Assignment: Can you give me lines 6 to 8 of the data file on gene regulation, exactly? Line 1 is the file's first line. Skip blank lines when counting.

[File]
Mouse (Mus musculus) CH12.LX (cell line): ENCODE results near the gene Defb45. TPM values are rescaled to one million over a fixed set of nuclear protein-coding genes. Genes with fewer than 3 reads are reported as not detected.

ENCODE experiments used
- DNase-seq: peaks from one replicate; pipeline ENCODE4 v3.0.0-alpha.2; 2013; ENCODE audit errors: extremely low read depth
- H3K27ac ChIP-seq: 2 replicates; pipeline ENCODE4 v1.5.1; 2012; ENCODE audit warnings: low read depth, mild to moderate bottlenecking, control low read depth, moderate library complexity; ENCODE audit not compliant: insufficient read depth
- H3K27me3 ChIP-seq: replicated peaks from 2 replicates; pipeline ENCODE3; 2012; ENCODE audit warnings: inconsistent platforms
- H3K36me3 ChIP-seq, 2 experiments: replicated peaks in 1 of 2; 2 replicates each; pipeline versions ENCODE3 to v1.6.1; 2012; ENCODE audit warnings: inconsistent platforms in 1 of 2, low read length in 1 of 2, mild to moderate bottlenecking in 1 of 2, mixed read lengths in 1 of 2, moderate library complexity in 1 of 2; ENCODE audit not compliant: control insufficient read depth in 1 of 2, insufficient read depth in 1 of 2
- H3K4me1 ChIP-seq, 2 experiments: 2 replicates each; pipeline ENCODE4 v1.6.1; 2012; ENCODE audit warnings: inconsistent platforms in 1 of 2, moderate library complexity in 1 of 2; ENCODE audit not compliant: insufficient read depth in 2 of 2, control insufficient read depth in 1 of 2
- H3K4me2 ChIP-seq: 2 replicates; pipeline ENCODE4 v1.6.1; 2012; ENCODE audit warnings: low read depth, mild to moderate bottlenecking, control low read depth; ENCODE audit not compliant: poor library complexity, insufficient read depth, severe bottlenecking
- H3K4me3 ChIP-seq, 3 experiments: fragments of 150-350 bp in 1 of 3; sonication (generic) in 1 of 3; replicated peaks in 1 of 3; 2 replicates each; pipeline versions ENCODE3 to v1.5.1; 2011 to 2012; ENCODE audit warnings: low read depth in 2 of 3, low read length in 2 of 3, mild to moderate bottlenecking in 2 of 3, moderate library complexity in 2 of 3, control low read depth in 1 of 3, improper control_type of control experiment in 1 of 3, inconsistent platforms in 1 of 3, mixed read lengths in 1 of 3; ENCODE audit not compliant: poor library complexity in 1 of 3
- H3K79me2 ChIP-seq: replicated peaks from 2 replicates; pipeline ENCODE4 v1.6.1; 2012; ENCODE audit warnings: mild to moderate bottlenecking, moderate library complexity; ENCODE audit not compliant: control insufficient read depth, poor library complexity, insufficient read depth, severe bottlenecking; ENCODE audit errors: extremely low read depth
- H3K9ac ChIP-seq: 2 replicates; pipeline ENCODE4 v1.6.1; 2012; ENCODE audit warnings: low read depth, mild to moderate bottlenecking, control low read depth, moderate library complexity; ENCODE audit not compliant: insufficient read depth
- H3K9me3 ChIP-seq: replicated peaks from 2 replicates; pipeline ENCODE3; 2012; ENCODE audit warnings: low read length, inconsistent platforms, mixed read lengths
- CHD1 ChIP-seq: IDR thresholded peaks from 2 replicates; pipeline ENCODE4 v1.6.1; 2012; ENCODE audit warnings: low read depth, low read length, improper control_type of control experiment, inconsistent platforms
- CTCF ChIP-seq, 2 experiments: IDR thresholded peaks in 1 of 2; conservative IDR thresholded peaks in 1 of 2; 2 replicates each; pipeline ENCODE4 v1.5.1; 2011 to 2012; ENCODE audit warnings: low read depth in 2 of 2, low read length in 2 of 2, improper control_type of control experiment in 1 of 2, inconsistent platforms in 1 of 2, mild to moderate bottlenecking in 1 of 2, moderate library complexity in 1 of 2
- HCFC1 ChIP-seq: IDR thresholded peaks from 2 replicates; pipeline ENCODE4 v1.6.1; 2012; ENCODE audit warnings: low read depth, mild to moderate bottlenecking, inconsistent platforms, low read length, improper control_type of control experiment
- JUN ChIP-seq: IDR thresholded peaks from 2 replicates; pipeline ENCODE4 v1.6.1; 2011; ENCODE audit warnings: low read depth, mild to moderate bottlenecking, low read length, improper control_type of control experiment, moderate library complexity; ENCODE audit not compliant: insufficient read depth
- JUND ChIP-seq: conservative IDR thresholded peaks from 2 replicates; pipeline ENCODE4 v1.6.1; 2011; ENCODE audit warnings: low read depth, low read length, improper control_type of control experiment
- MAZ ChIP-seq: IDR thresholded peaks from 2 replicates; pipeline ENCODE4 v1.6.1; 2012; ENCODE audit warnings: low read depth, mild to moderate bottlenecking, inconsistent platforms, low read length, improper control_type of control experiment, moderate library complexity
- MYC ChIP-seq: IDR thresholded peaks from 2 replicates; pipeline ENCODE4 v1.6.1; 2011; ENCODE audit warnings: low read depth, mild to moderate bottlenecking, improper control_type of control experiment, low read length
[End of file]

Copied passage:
- H3K36me3 ChIP-seq, 2 experiments: replicated peaks in 1 of 2; 2 replicates each; pipeline versions ENCODE3 to v1.6.1; 2012; ENCODE audit warnings: inconsistent platforms in 1 of 2, low read length in 1 of 2, mild to moderate bottlenecking in 1 of 2, mixed read lengths in 1 of 2, moderate library complexity in 1 of 2; ENCODE audit not compliant: control insufficient read depth in 1 of 2, insufficient read depth in 1 of 2
- H3K4me1 ChIP-seq, 2 experiments: 2 replicates each; pipeline ENCODE4 v1.6.1; 2012; ENCODE audit warnings: inconsistent platforms in 1 of 2, moderate library complexity in 1 of 2; ENCODE audit not compliant: insufficient read depth in 2 of 2, control insufficient read depth in 1 of 2
- H3K4me2 ChIP-seq: 2 replicates; pipeline ENCODE4 v1.6.1; 2012; ENCODE audit warnings: low read depth, mild to moderate bottlenecking, control low read depth; ENCODE audit not compliant: poor library complexity, insufficient read depth, severe bottlenecking